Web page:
I'm glad to say it's going quite well. I did Weight Watchers about 10 years ago when we lived in Boston, and was very successful - I lost about 70 lbs. I'm following the same program, but I'm not doing it officially - I've tried once or twice since we moved back to Ottawa, but I don't like the WW program up here. In Boston, the meetings were great - everyone was very supportive and enthusiastic - just the American character, I think, very generous and happy for other people's success. Here the directors are rather cool and brusque, and the people who attend are usually claques of middle-aged ladies who do this as a sort of social event, and have no interest in anyone outside their own set. It felt more like checking in with one's parole officer than going to a support meeting.

Anyway, since the beginning of February, I've lost over 20 lbs, so I'm thrilled with the way things are going. I hope to lost another 30, but that will probably take the better part of a year. Twenty pounds in 2 months is very creditable, but it certainly can't continue at that rate.

My next job is to try to sync the subtitles I did for 'Marguerite de la nuit' to the dvd version of it - I think I may have figured out a way to do it, but it's long and complicated and I have to have a lot of uninterrupted time to work on it.

Meanwhile, the snow is retreating, Canada geese are returning, and the first tips of rhubarb are starting to poke above the ground. In a few more weeks, I'll be doing garden cleanup and starting to think about planting peas.

March Madness

Well, March is over at last, and a mad month it certainly was. Sorry I've been so dilatory in posting, but things have been a bit hairy around here. Just as March break was starting, Emma dropped out of college. The program was just overwhelming her, and now she wants to change to a different one. We have to think carefully about this; I'm afraid that it might be the same story with ANY program - OK the first year, then it gets progressively harder until it's too much for her. It took a week or two, but I'm finally over the shock, and now we can use our heads coolly. I keep telling myself that there are thousands of people in Japan who would trade problems with me, and it's not that bad, but it still threw me for a loop.

Then last week, James struck with his typical criminal brilliance. He took a pair of scissors and cut the electric cord of the iMac computer! Fortunately the cord is removable and I guess I can get a new one, but there's no way of telling if the computer itself was damaged until I can reconnect it and examine it. I first realized what had happened when he came upstairs carrying the iMac and I saw what had happened to the cord - obviously he wanted an audience. When I went downstairs, I found that he had also cut the cords of the keyboard and the mouse, so those will have to be replaced. He had also shorted out all the lights and outlets on that circuit; I tried to fix it, but it was too dark in the garage, and all the switches on the fusebox seemed to be in in the ON position. Finally I gave up and told Dean we'd have to call an electrician the next day.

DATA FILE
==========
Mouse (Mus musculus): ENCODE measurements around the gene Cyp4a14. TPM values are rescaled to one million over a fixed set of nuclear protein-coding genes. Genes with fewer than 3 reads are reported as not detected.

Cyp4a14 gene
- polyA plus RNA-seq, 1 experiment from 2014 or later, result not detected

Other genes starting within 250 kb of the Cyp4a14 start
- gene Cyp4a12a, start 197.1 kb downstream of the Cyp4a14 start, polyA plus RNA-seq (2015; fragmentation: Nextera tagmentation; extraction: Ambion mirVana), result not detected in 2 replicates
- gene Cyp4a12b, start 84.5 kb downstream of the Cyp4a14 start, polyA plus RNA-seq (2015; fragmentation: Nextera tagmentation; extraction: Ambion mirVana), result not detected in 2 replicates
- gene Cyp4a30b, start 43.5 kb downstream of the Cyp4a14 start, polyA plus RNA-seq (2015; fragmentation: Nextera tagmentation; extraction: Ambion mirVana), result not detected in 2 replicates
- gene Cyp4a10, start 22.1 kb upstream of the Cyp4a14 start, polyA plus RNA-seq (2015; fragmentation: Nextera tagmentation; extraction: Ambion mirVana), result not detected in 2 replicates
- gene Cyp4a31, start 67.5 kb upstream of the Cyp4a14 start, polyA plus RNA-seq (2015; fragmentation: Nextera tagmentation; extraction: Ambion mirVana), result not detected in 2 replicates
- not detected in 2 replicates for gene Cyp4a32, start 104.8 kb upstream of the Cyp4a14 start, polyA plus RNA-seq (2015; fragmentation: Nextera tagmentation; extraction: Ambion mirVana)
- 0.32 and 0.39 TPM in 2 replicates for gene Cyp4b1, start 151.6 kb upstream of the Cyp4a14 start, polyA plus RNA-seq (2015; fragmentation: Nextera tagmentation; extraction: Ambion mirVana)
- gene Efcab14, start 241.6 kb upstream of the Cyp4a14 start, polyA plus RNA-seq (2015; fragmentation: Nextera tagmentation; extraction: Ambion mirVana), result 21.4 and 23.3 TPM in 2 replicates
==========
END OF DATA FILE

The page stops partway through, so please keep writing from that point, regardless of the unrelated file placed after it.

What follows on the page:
The electrician found the fuse - it WAS off, but it wasn't visible. But while they were here we got them to fix another outlet that had never worked, so it wasn't a wasted call.

The followup to the Mac destruction came the next day. James came up to me with a piece of paper on which he'd written in very large letters: DELL. Dell? Dell? So that's what all this was about? He didn't want to use the Mac, so he figured if he sabotaged it I'd have to buy him a Dell instead? That little &$#@**@@!! Just for that, I decided I'd leave him without ANY computer for a week, so he'd appreciate it more, but he doesn't seem repentant. He's very tranquilly gone over to watching his "101 Dalmations" tape, and still wants a Dell. Now I'm afraid to bring back the Mac - what if he throws it out the window to REALLY finish it off? Perhaps I should just wait until he's asking for it to come back again. It's weird, because he used the Mac like an expert, and never betrayed any hint that he didn't like it. I don't know where he gets his ideas.

Oh, and he's also clogged up one of our toilets, and even the mighty auger can't free it. I suspect that he flushed a towel down there, because I managed to extract a tiny fragment of terrycloth. It's probably time to replace that toilet with an uber-toilet like the one we have on the ground floor. They'll all go that way eventually, I suppose.

Finally, the clothes dryer has reached the end of the line. It's the last appliance in the house that was here when we moved in. Over the winter, it was getting feebler and feebler - over an hour to dry underwear? Ridiculous. Then a few days ago, this odd, scary smell started coming from it - a kind of oily smell, so I think the wires are overheating. It's time for a new one, so on Thursday I went to the Maytag store, where we'd bought our washer several years ago. The new dryer will arrive Wednesday night. Meanwhile, it's warm and sunny out, so we can dry clothes outside, which I prefer anyway.

So that's my recitation of woes for the past month.